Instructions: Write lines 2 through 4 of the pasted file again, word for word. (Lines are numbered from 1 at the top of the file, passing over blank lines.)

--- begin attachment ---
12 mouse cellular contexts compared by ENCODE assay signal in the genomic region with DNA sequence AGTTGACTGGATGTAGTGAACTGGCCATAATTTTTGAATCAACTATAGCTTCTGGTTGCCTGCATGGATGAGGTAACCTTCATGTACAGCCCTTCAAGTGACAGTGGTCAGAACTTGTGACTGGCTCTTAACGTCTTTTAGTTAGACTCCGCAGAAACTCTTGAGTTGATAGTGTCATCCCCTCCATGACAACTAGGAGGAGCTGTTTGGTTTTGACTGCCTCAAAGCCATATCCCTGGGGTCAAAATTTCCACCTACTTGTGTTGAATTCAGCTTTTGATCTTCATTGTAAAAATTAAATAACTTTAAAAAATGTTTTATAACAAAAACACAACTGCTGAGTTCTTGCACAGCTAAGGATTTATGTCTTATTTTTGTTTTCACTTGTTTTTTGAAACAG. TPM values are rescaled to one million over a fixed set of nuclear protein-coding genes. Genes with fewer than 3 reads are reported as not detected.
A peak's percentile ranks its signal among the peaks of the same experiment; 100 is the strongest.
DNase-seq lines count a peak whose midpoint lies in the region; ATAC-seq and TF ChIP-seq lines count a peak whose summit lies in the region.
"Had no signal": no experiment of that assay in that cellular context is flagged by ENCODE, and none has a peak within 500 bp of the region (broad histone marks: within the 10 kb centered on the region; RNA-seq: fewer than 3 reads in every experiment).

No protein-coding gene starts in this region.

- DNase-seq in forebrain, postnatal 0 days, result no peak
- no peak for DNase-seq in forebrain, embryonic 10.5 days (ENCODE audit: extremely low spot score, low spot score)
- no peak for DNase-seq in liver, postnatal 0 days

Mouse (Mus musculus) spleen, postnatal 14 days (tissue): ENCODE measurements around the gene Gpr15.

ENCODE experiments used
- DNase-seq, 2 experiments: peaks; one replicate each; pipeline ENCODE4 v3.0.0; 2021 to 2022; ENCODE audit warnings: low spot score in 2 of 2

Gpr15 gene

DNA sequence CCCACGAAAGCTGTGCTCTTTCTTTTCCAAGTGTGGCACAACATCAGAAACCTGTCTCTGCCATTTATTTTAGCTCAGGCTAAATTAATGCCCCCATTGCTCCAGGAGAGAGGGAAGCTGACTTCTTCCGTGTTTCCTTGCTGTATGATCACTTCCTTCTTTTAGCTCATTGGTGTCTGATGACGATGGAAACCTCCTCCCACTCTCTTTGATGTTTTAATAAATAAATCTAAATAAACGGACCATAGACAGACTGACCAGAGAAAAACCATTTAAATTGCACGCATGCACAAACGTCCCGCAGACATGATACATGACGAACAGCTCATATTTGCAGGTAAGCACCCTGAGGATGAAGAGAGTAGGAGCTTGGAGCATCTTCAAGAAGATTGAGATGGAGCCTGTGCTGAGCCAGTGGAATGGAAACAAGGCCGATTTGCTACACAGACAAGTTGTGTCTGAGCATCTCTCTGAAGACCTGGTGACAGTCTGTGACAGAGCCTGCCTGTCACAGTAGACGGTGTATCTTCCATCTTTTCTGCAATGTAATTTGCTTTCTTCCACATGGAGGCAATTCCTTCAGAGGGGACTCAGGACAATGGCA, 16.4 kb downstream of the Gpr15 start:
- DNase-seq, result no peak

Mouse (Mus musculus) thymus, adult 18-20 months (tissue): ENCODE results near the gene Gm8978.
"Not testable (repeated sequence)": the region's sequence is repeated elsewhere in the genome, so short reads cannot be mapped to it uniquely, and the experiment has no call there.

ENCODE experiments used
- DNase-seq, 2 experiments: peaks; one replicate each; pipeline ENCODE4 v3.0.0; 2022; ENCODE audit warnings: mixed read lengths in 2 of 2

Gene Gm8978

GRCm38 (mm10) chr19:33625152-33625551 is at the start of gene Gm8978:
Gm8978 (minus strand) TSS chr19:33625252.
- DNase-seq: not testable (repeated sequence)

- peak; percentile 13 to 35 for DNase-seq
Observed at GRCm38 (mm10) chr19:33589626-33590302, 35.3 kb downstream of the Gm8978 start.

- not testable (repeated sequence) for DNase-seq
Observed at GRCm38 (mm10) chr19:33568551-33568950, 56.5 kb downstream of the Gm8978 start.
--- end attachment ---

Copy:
A peak's percentile ranks its signal among the peaks of the same experiment; 100 is the strongest.
DNase-seq lines count a peak whose midpoint lies in the region; ATAC-seq and TF ChIP-seq lines count a peak whose summit lies in the region.
"Had no signal": no experiment of that assay in that cellular context is flagged by ENCODE, and none has a peak within 500 bp of the region (broad histone marks: within the 10 kb centered on the region; RNA-seq: fewer than 3 reads in every experiment).